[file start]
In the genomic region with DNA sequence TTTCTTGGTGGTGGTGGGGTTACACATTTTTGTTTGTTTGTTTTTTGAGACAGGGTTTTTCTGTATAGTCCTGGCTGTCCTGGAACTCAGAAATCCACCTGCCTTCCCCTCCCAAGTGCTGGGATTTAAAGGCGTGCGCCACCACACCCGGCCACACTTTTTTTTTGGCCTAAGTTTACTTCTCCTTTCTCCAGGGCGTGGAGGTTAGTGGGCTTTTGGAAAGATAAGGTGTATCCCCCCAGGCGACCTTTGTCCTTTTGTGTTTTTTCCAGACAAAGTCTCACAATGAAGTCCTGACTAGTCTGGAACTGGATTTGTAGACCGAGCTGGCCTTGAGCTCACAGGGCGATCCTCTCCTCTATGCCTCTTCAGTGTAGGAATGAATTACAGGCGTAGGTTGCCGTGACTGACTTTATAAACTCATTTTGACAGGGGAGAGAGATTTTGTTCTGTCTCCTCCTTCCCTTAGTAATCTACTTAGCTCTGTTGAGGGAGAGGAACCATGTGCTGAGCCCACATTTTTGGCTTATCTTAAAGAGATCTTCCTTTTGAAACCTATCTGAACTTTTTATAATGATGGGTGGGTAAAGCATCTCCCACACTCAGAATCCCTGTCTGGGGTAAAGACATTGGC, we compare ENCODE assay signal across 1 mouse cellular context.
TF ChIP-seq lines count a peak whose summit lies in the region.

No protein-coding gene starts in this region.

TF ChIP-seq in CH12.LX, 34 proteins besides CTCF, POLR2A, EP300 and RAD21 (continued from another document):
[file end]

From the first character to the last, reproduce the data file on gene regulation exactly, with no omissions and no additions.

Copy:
In the genomic region with DNA sequence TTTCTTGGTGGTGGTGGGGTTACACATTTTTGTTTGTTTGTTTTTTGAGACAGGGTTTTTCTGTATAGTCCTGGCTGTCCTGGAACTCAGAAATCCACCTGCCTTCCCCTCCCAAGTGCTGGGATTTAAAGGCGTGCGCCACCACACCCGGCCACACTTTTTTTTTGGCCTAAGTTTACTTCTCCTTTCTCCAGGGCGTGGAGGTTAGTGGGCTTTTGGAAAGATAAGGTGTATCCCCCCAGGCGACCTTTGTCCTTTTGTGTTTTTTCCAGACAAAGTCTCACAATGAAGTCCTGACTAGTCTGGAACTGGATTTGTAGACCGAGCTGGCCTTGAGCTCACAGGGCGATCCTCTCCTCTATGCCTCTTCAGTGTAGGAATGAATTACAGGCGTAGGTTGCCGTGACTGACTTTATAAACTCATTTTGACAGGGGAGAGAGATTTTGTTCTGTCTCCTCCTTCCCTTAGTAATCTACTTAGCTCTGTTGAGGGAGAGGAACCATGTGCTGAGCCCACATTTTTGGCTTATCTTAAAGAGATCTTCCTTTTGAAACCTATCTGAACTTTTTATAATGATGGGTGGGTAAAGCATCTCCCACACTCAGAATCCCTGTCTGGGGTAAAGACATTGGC, we compare ENCODE assay signal across 1 mouse cellular context.
TF ChIP-seq lines count a peak whose summit lies in the region.

No protein-coding gene starts in this region.

TF ChIP-seq in CH12.LX, 34 proteins besides CTCF, POLR2A, EP300 and RAD21 (continued from another document):